More about the UK's WTO membership

Glenn Campbell

BBC Political Correspondent

The World Trade Organisation has said it is possible for the UK to be an independent member of the WTO and still be a member of the EU customs union and single market.

Liam Fox's speech earlier set out a vision of the UK as "a newly independent WTO member outside the EU".

Earlier this week, at the WTO, Dr Fox said: "The UK is a full and founding member of the WTO. We have our own schedules that we currently share with the rest of the EU.These set out our national commitments in the international trading system.

"The UK will continue to uphold these commitments when we leave the European Union. There will be no legal vacuum."

QC's suspension 'another blow to abuse victims'

Labour's Chuka Umunna says the suspension of the most senior lawyer in the independent inquiry into historical child sexual abuse in England and Wales - is "yet another blow" to those seeking justice.

The MP for Streatham, a member of the Commons Home Affairs Committee, called on the new chair of the inquiry to make clear how long Ben Emmerson QC would be absent from his role.

He said while the inquiry had a big task ahead that was "no excuse" not to press on and get to the bottom of what had happened in the past.

The inquiry says it has "recently become very concerned about aspects of Ben Emmerson QC's leadership" of his team and he had been suspended so these could be properly investigated.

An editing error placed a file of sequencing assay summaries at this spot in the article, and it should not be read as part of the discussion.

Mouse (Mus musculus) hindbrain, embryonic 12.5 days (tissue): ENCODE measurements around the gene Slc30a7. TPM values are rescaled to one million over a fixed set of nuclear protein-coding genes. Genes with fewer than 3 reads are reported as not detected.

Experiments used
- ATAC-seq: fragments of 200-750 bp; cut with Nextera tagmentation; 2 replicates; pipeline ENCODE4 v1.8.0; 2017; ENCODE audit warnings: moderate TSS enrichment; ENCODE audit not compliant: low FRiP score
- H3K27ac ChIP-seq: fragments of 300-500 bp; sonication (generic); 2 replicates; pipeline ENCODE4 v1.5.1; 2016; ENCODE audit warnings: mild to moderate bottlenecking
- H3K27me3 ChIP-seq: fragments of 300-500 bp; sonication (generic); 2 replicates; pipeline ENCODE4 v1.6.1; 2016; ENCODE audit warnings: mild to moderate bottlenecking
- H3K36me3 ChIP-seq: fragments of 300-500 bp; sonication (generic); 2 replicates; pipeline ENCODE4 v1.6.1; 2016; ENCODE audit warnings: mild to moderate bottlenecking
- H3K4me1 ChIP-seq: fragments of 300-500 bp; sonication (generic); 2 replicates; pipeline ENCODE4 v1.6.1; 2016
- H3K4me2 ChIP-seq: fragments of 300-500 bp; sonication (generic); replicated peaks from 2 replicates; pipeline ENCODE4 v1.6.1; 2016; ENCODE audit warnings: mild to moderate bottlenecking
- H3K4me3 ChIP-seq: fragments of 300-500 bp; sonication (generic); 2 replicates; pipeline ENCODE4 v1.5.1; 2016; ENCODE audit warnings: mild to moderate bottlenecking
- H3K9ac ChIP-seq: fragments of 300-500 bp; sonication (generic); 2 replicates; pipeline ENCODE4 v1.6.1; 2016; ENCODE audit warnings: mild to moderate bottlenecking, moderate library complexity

Mr Emmerson said he was "unable" to comment at this time.

Cardiff Airport

The future of subsidised flights between Cardiff and Anglesey could be under threat as a review into the route's viability is ordered.

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SNP MP Chris Law questioned over financial dealings

Chris Law
BBC

An SNP MP has been questioned by police over his financial dealings.

Officers interviewed Dundee West MP Chris Law after detaining him in the city on Wednesday.

They are understood to be investigating Mr Law's Spirit of Independence referendum campaign, which he ran ahead of the 2014 vote.

A source close to Mr Law said he was confident the matter would be resolved and that the MP has not been charged with any offence.

Read more.

Another resignation at child sex abuse inquiry

Honda's European boss, Jean Marc Streng, says the firm wants "a fast decision" on Brexit
Following the UK's vote for Brexit, Japanese car manufacturer Honda reaffirms its commitment to the UK as a major manufacturing base., but says it wants a "fast decision" on Brexit.

Hinkley Point C contract signed in London

Plans for Hinkley Point C power station
EDF Energy

The key contract for the UK's first new nuclear plant in a generation -  Hinkley Point C - has now been signed by the government and EDF.

The French energy company's boss, Jean-Bernard Levy, was in London to sign the deal with officials from the UK, France and China.

EDF is funding two-thirds of the project, which will create more than 25,000 jobs, with China investing the remaining £6bn.

After numerous delays, EDF's board agreed to proceed with the project in July. But Prime Minister Theresa May ordered a review of the deal, just weeks after taking office.

The government approved it two weeks ago, on condition that it could prevent EDF from selling its controlling stake before completion of the project.

Read more

Fur flying in Downing Street

Lib Dems claim 20,000 new members since the EU referendum